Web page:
Their hours are Wed-Thur 9-5 Fri 9-8 Sat and Sun 10-6 Closed Mon-Tues.
The cost is $9.00 General admission $7 for seniors $5 children 5-10 under 5 free.
But as I said before this is a difficult museum for young children and depending upon your child’s patients you may or may not be able to see everything you may want to see and read.
I grew up viewing this museum once a year being that I attended elementary and high school within the area. It's small and the most obvious place to visit when needing to do school research on the egyptians.
It's a great place to go to kill time and if you want to avoid crowded places. And there is interesting stuff to view. I mean, who doesn't find the egyptians interesting?
I took my oldest daughter (11) and her two friends to the Rosicrucian Museum. They definitely loved King Tut tomb and visited it many times. However, while the two friends were having a blast discovering the artifacts, my daughter kept comparing it with the British Museum in London and kept saying the museum was too small. Do not get me wrong, they have nice and interesting artifacts but it is true that the British Museum is hard to top. The grounds outside of the museum are beautiful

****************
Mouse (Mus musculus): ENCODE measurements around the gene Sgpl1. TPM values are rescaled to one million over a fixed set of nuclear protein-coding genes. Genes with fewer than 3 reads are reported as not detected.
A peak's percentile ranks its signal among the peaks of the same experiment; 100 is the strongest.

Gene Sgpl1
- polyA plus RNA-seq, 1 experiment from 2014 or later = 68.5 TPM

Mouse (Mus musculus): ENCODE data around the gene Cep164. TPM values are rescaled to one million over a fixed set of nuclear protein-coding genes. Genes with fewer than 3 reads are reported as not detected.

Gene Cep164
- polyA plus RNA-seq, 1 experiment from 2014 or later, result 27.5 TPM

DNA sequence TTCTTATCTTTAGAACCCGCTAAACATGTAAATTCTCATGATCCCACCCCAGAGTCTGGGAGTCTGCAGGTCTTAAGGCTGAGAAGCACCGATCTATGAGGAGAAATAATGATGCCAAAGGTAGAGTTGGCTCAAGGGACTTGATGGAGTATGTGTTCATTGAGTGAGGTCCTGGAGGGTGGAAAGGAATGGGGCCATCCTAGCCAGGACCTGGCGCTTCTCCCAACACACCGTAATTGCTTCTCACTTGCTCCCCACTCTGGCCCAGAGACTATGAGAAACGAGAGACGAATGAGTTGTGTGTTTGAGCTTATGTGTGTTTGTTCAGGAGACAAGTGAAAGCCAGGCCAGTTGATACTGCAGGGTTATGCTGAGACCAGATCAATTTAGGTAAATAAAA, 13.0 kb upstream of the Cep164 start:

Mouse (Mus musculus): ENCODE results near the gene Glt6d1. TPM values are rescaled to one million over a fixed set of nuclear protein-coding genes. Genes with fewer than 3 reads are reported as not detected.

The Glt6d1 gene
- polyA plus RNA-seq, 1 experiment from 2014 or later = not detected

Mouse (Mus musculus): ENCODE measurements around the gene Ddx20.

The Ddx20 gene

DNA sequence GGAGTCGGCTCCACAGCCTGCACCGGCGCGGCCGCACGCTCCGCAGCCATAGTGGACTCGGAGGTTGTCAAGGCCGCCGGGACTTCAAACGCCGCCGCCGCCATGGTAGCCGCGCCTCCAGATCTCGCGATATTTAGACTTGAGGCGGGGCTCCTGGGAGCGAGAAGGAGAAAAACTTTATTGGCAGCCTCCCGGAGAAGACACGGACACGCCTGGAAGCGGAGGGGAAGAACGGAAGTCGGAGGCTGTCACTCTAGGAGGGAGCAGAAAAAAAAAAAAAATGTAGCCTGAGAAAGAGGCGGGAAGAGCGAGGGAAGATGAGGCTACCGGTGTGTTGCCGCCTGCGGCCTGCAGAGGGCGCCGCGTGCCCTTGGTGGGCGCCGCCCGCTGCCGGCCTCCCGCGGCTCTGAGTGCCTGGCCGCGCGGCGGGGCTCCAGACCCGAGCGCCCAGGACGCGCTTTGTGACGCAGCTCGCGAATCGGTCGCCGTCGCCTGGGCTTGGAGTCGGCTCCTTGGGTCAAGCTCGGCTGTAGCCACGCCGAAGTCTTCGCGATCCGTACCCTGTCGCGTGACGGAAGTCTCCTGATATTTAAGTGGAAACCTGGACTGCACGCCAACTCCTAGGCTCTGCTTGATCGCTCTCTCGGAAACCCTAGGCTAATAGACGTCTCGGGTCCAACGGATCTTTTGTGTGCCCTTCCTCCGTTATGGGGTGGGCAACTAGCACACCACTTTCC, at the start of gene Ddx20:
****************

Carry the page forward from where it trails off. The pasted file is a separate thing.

This museum has plenty of interesting exhibits, lots of facts and pieces from Egypt and a planetarium. However the exhibits were poorly lit and my three year old son was a bit worried by the darkness of the rooms. The exhibits themselves didn't seem to bother him at all. As far as the planetarium goes we did not get to experience it because our son was too young. When he is older I think this will be more of a hit for our family.
Do you love your mummy? Sphinxes, temples, chariots, statues from ancient Thebes, gods of the Nile, a pharaoh’s tomb, and delightfully scary, shrouded mummies are a few of the artifacts and reproductions here. A large collection of fascinating stuff, thelargest Egyptian museum in the West. Kids love it. Little ones can run around in the gardens.
My daughter liked how they showed how the bodies were mummified, and how the Egyptians would carve objects to bury with the dead so they could protect the body in the afterlife. It's something for a 1/2 day adventure. The gardens are really pretty too.